Weighted boolean formula games
Wagner, K. W.
Source3rd International Workshop on Internet and Network Economics, WINE 2007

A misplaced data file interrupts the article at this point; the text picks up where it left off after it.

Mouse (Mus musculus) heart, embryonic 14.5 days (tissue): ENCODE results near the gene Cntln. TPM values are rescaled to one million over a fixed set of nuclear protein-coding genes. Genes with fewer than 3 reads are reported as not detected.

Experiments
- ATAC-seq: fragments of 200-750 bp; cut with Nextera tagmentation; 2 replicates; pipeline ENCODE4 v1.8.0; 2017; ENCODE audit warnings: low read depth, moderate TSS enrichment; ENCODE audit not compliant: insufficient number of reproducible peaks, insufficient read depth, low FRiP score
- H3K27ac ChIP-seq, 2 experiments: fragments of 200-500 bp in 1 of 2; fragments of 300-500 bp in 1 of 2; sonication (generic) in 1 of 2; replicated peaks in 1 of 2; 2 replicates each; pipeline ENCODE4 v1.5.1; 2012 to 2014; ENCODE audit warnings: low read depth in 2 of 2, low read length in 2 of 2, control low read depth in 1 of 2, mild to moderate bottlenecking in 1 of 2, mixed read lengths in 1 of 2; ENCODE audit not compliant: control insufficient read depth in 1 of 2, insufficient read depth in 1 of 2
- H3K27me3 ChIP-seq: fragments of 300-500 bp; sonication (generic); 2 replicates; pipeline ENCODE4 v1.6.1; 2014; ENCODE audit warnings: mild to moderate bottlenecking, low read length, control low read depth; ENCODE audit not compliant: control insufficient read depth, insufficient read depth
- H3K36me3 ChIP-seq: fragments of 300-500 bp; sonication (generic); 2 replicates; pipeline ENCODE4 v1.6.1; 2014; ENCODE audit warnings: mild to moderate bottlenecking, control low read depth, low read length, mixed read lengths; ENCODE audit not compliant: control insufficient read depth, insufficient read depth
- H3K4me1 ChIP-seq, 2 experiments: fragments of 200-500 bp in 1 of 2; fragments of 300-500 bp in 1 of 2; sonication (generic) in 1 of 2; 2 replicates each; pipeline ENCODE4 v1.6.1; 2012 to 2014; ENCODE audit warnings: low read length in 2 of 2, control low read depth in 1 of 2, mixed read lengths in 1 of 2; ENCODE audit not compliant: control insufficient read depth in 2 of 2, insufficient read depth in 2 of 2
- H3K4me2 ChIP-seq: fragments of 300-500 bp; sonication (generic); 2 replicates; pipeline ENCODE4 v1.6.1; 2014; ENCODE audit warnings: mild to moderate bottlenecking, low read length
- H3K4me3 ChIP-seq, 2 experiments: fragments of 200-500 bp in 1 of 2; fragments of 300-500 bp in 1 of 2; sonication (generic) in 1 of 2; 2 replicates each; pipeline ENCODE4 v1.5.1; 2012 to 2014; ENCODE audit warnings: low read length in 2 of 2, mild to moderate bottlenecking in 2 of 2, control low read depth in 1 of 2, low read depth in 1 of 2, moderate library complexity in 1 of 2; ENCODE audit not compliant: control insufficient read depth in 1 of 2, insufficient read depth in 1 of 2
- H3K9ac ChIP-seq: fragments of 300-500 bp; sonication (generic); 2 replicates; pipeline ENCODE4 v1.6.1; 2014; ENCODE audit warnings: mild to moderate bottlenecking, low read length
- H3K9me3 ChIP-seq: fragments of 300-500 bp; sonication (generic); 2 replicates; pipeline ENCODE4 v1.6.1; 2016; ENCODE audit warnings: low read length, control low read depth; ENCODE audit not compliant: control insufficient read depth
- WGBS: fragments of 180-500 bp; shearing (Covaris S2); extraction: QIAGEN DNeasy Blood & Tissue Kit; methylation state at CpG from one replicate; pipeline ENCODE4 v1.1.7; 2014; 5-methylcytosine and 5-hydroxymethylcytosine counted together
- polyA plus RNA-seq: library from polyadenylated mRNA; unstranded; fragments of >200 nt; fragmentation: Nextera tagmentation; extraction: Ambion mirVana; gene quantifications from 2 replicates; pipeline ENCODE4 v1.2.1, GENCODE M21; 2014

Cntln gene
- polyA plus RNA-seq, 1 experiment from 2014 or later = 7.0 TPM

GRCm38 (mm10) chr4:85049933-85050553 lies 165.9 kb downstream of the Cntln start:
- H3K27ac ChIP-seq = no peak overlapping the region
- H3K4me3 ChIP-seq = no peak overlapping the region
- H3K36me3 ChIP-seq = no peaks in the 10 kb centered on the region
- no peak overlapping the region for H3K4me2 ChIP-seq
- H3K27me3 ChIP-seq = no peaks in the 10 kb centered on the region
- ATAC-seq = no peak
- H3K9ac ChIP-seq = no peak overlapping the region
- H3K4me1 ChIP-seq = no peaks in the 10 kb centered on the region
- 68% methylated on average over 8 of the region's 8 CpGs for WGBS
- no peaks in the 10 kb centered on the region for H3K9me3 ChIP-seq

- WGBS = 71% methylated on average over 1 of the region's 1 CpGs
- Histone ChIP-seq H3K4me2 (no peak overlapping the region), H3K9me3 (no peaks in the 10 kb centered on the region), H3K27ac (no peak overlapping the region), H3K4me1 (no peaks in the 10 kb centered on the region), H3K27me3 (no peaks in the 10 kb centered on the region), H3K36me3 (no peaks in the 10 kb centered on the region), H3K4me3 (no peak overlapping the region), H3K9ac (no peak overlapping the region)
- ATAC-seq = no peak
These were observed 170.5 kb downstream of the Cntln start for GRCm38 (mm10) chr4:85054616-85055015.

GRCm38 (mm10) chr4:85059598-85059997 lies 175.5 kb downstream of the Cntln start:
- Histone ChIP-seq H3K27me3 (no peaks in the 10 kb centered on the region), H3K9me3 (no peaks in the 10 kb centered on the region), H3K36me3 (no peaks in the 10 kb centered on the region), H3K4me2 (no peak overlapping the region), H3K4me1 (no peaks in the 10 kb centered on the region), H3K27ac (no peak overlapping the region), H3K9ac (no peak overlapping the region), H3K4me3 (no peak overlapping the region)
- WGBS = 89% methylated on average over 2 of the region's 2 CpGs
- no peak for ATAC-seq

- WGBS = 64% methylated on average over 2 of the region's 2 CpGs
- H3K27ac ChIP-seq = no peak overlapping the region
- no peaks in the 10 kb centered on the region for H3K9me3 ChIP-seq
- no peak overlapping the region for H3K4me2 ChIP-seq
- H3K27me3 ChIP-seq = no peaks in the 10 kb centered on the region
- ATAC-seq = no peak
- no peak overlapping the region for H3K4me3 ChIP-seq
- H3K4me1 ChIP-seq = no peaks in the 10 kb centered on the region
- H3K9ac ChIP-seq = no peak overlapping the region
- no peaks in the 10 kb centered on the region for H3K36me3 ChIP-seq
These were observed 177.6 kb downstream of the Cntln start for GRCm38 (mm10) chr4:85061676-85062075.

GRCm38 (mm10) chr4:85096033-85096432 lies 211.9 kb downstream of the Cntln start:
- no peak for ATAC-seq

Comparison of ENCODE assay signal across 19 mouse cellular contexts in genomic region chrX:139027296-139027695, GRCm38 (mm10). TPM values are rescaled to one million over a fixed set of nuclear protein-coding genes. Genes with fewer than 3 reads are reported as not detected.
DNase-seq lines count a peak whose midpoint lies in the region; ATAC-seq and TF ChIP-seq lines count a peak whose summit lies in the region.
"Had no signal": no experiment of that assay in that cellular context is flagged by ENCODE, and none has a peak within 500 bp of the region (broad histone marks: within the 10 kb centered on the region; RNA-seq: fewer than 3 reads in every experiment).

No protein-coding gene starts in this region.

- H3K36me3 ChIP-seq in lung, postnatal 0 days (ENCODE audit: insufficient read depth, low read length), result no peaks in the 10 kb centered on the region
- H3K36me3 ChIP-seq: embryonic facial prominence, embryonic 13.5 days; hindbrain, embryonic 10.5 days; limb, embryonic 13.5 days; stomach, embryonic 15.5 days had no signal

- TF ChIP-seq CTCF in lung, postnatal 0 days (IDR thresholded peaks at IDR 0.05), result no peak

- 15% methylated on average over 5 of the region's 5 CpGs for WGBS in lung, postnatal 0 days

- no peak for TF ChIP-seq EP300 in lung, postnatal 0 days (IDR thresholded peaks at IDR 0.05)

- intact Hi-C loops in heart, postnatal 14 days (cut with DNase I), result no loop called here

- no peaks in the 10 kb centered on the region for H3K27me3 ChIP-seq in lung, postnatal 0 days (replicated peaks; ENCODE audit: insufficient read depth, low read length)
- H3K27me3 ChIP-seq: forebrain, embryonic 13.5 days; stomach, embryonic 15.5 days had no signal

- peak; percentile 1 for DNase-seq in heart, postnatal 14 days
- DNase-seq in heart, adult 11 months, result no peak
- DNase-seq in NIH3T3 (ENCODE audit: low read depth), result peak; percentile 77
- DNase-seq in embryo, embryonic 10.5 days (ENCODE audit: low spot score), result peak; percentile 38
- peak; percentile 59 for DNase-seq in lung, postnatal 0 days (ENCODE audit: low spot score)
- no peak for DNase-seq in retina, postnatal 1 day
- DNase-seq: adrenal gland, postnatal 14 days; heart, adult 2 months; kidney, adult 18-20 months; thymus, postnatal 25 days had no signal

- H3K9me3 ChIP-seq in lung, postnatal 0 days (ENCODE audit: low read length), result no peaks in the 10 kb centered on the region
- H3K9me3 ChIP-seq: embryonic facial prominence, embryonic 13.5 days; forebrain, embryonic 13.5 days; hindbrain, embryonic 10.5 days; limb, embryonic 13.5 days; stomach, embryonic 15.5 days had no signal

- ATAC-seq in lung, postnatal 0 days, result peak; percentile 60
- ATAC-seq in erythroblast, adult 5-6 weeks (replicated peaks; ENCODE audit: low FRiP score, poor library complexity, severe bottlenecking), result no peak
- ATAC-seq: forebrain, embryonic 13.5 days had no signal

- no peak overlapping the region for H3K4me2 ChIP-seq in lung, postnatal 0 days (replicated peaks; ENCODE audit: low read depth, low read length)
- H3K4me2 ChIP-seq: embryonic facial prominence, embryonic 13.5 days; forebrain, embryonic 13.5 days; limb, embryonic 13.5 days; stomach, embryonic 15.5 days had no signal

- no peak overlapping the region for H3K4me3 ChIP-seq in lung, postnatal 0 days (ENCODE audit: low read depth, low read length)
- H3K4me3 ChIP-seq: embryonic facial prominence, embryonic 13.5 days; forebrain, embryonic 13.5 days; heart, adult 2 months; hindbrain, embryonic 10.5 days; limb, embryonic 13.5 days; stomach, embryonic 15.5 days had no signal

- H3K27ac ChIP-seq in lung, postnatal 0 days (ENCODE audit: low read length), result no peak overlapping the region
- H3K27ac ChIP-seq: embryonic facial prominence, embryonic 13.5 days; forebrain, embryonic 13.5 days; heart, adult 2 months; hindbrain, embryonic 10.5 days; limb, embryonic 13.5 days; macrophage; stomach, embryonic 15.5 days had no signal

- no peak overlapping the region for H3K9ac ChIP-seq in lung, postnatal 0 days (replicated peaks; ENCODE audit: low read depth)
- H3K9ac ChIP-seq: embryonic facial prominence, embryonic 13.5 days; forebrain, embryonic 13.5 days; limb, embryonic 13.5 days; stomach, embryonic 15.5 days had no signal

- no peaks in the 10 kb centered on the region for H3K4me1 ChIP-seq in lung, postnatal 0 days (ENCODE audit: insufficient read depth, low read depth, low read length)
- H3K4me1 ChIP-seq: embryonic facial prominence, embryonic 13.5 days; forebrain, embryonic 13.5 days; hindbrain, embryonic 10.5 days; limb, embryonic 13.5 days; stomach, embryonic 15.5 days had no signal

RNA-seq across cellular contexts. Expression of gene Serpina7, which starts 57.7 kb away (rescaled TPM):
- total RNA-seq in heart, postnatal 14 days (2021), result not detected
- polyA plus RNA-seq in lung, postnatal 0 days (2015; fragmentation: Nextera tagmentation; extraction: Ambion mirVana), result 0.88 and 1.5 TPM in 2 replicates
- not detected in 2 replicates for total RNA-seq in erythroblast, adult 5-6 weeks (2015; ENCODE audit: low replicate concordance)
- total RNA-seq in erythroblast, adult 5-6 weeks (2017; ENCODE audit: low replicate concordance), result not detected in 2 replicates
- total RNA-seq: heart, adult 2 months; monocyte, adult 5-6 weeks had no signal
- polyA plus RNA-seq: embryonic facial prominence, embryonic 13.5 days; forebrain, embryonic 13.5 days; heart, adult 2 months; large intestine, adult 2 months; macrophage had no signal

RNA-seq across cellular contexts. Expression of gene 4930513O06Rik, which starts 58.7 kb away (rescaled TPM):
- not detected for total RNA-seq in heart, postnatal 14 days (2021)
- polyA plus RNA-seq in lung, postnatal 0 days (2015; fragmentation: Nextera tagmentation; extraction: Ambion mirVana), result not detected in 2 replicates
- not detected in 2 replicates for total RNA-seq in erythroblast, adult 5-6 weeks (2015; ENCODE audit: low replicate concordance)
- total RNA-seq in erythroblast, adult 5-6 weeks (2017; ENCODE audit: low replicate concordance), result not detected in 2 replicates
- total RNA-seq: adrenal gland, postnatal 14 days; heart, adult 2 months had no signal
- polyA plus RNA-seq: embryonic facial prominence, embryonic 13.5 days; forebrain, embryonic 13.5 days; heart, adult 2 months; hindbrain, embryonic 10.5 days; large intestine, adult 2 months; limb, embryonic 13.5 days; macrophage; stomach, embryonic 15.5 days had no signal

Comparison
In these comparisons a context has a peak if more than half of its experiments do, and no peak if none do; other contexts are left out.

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We introduce a new class of succinct games, called weighted boolean formula games. Here, each player has a set of boolean formulas he wants to get satisfied. The boolean formulas of all players involve a ground set of boolean variables, and every player controls some of these variables. The payoff of a player is the weighted sum of the values of his boolean formulas. We consider pure Nash equilibria  and their well-studied refinement of payoff-dominant equilibria , where every player is no-worse-off than in any other pure Nash equilibrium. We study both structural and complexity properties for both decision and search problems. - We consider a subclass of weighted boolean formula games, called mutual weighted boolean formula games, which make a natural mutuality assumption. We present a very simple exact potential for mutual weighted boolean formula games. We also prove that each weighted, linear-affine (network) congestion game with player-specific constants is polynomial, sound monomorphic to a mutual weighted boolean formula game. In a general way, we prove that each weighted, linear-affine (network) congestion game with player-specific coefficients and constants is polynomial, sound monomorphic to a weighted boolean formula game. - We present a comprehensive collection of high intractability results. These results show that the computational complexity of decision (and search) problems for both payoff-dominant and pure Nash equilibria in weighted boolean formula games depends in a crucial way on five parameters: (i) the number of players(ii) the number of variables per player(iii) the number of boolean formulas per player(iv) the weights in the payoff functions (whether identical or nonidentical), and (v) the syntax of the boolean formulas. These results show that decision problems for payoff-dominant equilibria are considerably harder than for pure Nash equilibria (unless the polynomial hierarchy collapses). © Springer-Verlag Berlin Heidelberg 2007.